Its been a nice day, the dinghy is in the water and the diesel cabin heater is working a treat and I know a bit more about the fuel tank switch over selector. I am expecting a nice relaxing night on the mooring, swinging to the wind and tide.  

Who knows the courier may arrive tomorrow, its only 10 days since it left New Zealand.


April 17 2016

Another peaceful day swinging at the mooring in Canoe Cove.

Took the pig (dinghy) ashore and jumped on a bus to Victoria and then to Sidney to do some grocery shopping, thought it was time I had some fresh veg and fruit again.  Has a nice morning out.

This afternoon spent doing many small jobs around the boat.  I the past few days I have had a lot of things going wrong, fuses burning, lights going out and of course the engine stopping.  Very annoying to be constantly reacting to things going wrong. 

I know I will get to a stage where I am on top of the maintenance, I am just not there yet.  The frustration of sitting in port waiting for the courier to arrive with the EPIRB is also getting to me.  The courier tracking stops when the package enters Canadian customs and the courier company cant tell me what’s happening.

Rum and coke tonight and an early sleep.


April 18 2016

It looks like summer is here early, bright sunshine and 22 degrees today.  Everybody is happy even the seal swimming around the boat today.  My morning row in the pig and walk ashore was delightful. This afternoon I finished the cabling for the Iridium antenna and its all fixed in position and working well.  It looks like mushrooms have been sprouting up around the stern rail area.

“Iridium antenna on the left” Photo Ray Penson
“Iridium antenna on the left” Photo Ray Penson

I managed to get myself into the small space behind the engine and double clip the exhaust hose as recommended by the surveyor and required by the insurance company. One of the final jobs on my to do list. It’s also good for my peace of mind that everything is double clamped, just in case one clamp fails. All the through hulls are now double clamped with new clamps.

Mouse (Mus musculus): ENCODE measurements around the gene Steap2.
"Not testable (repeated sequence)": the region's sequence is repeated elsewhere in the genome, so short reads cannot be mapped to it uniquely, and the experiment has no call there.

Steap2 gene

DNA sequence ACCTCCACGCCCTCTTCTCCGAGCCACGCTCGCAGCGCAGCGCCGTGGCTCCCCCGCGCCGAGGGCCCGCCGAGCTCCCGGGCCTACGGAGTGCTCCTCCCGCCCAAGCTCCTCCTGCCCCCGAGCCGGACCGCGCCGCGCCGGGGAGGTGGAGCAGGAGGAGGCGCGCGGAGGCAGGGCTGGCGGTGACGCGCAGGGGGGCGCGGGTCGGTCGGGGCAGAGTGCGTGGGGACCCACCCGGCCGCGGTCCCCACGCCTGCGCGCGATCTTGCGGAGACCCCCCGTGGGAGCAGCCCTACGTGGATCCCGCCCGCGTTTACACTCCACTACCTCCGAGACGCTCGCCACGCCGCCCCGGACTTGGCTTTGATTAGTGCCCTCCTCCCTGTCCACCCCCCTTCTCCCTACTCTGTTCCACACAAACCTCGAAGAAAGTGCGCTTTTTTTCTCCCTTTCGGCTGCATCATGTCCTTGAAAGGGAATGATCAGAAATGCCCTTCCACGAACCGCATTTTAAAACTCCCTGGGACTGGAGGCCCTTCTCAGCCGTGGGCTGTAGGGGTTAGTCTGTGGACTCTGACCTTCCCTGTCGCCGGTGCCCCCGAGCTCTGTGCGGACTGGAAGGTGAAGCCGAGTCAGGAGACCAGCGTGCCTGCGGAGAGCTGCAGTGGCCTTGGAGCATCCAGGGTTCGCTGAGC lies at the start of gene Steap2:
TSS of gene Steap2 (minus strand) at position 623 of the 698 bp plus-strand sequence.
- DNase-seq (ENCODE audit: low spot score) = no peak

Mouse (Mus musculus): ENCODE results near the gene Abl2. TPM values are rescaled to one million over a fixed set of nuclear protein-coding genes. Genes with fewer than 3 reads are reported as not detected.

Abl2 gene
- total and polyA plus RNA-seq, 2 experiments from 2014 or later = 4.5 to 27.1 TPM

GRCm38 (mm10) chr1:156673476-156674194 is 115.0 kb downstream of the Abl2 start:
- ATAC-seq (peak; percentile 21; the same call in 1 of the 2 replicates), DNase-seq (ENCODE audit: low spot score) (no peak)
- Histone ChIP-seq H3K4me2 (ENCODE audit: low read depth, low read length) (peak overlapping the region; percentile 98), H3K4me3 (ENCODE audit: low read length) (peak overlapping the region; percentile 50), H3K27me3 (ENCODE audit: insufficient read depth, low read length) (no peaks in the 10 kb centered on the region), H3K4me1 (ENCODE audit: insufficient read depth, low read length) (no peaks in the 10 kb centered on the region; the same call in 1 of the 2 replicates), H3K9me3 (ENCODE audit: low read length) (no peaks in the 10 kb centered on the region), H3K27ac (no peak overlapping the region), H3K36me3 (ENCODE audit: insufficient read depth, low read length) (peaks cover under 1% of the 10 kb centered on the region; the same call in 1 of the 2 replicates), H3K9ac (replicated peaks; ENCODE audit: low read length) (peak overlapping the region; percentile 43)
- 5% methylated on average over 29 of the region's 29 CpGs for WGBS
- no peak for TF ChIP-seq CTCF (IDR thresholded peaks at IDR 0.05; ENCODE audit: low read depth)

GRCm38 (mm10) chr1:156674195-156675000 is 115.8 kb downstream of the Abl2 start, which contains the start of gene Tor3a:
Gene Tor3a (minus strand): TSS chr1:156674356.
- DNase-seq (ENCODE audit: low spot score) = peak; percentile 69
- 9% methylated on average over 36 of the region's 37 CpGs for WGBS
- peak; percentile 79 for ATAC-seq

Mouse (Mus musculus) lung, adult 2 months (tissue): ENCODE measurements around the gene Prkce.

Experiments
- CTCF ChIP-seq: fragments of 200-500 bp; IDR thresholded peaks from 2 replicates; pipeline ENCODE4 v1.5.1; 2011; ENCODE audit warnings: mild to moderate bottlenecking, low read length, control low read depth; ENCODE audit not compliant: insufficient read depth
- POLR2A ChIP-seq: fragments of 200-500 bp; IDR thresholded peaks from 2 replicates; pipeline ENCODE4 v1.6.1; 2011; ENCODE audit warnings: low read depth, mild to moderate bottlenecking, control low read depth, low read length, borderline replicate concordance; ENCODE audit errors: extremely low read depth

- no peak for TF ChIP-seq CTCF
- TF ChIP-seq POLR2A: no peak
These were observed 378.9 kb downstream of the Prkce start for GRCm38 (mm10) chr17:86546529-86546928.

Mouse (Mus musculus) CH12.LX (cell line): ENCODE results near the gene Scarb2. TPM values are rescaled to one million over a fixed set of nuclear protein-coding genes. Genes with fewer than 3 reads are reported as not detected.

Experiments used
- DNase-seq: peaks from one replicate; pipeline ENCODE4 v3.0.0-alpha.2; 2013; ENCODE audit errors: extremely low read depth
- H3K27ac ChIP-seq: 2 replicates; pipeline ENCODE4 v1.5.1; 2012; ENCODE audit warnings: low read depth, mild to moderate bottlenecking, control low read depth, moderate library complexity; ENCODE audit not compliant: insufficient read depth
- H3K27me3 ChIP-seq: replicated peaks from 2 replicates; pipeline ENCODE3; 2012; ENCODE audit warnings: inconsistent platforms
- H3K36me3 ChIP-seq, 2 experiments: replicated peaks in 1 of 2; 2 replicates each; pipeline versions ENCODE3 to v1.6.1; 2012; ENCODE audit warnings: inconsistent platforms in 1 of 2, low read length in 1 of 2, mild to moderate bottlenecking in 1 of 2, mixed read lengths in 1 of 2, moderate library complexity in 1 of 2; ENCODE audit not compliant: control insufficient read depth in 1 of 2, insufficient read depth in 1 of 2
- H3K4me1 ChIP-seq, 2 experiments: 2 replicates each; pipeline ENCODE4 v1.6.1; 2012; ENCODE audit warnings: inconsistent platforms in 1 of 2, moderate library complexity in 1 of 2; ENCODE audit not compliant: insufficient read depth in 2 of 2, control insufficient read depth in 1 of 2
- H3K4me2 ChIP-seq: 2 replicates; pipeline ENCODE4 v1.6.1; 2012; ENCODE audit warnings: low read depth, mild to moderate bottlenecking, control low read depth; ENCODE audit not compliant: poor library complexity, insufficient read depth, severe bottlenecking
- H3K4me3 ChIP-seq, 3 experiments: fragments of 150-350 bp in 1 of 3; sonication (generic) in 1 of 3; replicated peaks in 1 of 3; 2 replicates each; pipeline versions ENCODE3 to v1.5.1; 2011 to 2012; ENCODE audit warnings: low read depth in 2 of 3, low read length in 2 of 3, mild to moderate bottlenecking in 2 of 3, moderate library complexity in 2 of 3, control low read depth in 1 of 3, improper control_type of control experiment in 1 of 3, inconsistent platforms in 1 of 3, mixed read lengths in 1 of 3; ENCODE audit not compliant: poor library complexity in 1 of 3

“Hoses double clamped” Photo Ray Penson
“Hoses double clamped” Photo Ray Penson

It’s such a tight squeeze to get into that space and once in it’s a real challenge to get out again.  Anyway finding all the nooks and crannies on the boat is good and helps to get familiar with everything.

Still waiting for the EPIRB. Everything else is ready to go, including me.


April 20 2016

This morning I checked again at the marine office for my courier packages from New Zealand.  NOTHING! Fourteen days since they left New Zealand, that’s snail mail. That’s it!  I can wait no more.  I am moving out, I feel trapped at Canoe Cove and need to move. I can sail coastal without an EPIRB. I will check back from time to time by phone with the marina office and maybe get the packages forwarded if they ever turn up. 

I slipped the mooring at Canoe Cove at noon and headed out in a northerly direction.  Just a light breeze on the nose but I decided to get some sail on and have a play.

The boat sails beautifully in a light breeze, I just had the jib and staysail up and was playing around with the trim and balance.  Even better the wind vane self steering kept her on rails without any effort.  I had been concerned that the wind vane self steering would need some decent wind to work but, at least in calm conditions and light wind she worked beautifully and is easy to trim.  

I am on my way. To see more click on the voyage log Vancouver to Glacier Bay